One of the (many) problems politicians and commentators face when they begin to subscribe to an intersectionalist view of privilege is that, too often, those interconnecting lines that should neatly map out and determine our identities can, infuriatingly, get crossed, neutralising each other like tangled tripwires.
Take, for example, the new Secretary of State for Education, Nadhim Zahawi. For some, like the usually sensible Shadow Secretary of State for Child Poverty, Wes Streeting, Zahawi cannot possibly ‘understand the pressures of what family life is like’ because he attended KCS Wimbledon, a fee-paying school. Whatever else Zahawi has achieved is immediately disqualified by a choice made for him by his parents.
Identity politics is like a highly charged version of Top Trumps, with a clear hierarchy of victimhood (and of course nobody wants the card with a straight white man on it). The rules are easy to follow until someone’s identity goes across a range of categories. Streeting had to conveniently ignore that Zahawi fled Iraq aged nine and attended a state school before going on to be privately educated. The scent of privilege that emanates from public schools is irresistible for some on the left, and it tends to trump all other ‘stats’, even those of race, gender and ethnicity.
But in terms of privilege, a refugee from a dictatorship, whose ethnic group has faced relentless persecution, may have more insight into disadvantage than the Cambridge University-educated Streeting (if you have to define people by educational establishments they attended). If only these pesky Tory politicians could all be like Jacob Rees-Mogg then Identity Top Trumps would be much easier to play, and it would be stacked towards those on the ‘right’ side of history.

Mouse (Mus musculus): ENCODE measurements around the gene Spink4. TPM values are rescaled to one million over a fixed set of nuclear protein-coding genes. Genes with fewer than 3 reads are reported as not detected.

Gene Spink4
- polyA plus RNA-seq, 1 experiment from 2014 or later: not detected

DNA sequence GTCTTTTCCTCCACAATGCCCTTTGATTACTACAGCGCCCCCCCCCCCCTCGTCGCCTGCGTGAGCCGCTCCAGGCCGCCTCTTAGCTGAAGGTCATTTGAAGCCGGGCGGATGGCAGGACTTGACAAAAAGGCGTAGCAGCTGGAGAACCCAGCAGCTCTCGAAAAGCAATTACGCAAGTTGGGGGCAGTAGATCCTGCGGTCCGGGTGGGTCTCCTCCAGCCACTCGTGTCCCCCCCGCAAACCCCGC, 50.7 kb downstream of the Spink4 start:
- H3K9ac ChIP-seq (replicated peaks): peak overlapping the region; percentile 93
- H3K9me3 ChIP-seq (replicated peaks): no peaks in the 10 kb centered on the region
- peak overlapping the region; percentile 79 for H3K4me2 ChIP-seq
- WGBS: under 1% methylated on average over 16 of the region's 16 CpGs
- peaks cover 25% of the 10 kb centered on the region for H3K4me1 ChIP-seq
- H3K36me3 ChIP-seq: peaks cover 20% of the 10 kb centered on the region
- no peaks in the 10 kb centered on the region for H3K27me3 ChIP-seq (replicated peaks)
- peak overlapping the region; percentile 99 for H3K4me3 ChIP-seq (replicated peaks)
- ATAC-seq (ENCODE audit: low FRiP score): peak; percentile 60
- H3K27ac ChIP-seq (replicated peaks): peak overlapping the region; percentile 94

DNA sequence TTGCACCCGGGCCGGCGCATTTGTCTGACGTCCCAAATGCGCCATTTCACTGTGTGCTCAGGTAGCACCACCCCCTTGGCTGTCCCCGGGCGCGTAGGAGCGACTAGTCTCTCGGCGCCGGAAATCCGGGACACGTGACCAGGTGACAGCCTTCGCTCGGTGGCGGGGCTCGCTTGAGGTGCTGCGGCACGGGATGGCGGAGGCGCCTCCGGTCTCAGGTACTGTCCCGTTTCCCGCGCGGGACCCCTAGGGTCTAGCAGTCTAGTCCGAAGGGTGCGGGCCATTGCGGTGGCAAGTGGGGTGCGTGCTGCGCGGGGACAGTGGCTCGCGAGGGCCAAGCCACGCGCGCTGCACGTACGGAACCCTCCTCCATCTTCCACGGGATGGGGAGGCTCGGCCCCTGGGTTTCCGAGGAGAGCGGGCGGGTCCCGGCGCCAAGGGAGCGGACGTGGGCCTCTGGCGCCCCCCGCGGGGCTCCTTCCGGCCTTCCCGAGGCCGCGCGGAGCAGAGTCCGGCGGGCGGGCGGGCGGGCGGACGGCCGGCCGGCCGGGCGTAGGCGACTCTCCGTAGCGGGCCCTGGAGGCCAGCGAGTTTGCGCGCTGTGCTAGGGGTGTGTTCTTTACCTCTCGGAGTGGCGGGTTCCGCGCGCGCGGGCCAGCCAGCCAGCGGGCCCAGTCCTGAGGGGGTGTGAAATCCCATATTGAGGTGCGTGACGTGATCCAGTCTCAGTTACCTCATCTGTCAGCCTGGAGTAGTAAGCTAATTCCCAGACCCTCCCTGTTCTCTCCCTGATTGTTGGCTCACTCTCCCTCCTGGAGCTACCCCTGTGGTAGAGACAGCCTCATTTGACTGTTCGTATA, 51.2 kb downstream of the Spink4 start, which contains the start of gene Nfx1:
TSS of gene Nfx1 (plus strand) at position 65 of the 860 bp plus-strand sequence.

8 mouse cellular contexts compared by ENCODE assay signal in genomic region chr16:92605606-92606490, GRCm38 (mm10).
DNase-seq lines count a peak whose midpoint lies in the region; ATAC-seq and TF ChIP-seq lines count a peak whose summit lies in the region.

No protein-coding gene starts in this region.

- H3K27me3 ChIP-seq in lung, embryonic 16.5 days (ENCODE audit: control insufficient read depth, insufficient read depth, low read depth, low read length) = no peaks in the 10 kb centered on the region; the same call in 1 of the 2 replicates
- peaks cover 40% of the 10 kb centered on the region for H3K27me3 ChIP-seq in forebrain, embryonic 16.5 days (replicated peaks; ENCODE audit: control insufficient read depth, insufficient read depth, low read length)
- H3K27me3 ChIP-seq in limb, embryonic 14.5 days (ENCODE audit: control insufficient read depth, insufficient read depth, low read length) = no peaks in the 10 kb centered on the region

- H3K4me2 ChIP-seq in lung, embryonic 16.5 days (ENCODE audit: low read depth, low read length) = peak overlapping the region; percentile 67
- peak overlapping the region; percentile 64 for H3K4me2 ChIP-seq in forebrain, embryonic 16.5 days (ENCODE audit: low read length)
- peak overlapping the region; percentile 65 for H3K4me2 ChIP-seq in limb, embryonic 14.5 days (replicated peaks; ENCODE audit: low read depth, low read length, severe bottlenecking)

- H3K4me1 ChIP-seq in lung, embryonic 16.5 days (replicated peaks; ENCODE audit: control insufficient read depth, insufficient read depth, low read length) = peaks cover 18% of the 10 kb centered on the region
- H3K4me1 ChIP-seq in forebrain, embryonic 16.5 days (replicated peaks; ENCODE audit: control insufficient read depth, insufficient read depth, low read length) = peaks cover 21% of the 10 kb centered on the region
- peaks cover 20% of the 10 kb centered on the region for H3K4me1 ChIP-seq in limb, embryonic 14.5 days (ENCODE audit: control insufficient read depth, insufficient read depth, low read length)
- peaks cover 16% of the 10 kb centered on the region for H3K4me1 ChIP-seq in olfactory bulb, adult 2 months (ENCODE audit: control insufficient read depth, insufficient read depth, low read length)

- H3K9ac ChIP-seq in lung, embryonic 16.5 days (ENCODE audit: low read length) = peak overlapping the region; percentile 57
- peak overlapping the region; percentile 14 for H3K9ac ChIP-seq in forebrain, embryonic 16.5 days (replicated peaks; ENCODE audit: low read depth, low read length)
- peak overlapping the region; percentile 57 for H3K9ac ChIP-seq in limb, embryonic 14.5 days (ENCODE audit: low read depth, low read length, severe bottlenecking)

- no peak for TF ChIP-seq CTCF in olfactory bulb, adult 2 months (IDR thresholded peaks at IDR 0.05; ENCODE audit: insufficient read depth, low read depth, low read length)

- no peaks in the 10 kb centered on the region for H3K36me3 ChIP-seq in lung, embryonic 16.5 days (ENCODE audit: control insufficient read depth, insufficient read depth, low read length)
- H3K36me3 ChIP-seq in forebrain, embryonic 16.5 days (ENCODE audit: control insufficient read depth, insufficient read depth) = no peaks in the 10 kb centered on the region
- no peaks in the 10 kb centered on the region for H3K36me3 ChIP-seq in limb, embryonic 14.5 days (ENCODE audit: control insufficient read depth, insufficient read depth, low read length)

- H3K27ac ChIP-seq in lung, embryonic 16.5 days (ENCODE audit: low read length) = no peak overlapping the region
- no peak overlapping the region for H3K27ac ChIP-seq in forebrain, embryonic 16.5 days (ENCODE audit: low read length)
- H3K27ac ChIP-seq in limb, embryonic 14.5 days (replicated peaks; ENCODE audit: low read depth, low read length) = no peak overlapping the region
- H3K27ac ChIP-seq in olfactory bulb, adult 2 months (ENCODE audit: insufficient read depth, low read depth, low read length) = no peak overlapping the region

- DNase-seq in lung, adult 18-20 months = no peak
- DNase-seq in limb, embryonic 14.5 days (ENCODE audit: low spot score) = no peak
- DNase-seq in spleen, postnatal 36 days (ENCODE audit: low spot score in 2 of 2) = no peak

Streeting’s main claim that you can only understand ‘the sorts of families’ he is most concerned about if you have attended a state school is a position that should be familiar to many of us who work in education and see the effect of the culture wars, fought as they are by ignorant armies clashing by the night of their own blind visions. Familiar, but always depressing.
Characterising state schools and their pupils as places of unending disadvantage is both insulting and untrue, but the idea that the school we attended can shape us long into our adult lives is fantasy. Indeed, it is contradicted by the most compelling evidence of all: namely, life itself. If it were true it would negate the endless other, equally profound influences most mature adults experience after they have left school. Those who argue such things seem to be stating that human growth and empathy are fixed at 18. University, work, falling in love, having children, losing loved ones, travelling…can all of these be rendered secondary to those seven years we spend in a secondary school? In Identity Top Trumps they can. It is a uniquely depressing view of life.
Those like Streeting who argue that you must have a background which is identical to your professional role if you are to fully understand it, promote an idea as insidious and damaging as it is reductive. We are, by now, no longer surprised when a Hollywood actor pulls out of a role because they are not the right size, or colour, or sexual orientation, but it nonetheless plays to various prejudices, including the idea that those who come from a different background are incapable of seeing beyond themselves, or of using their imaginations to understand the lives of others.
Schools, both state or independent, should actively campaign against this lazy interpretation of human nature. Instead, they should promote the idea that all of us, irrespective of our background, have the ability to grow, through learning, and not be defined by the narrow preconceptions that others seek to place on us for their own ends. Perhaps, in the new Secretary of State for Education, we have someone who personifies this even better than those who continue to see people as a series of fixed categories, rather than the complex, evolving creatures we really are.
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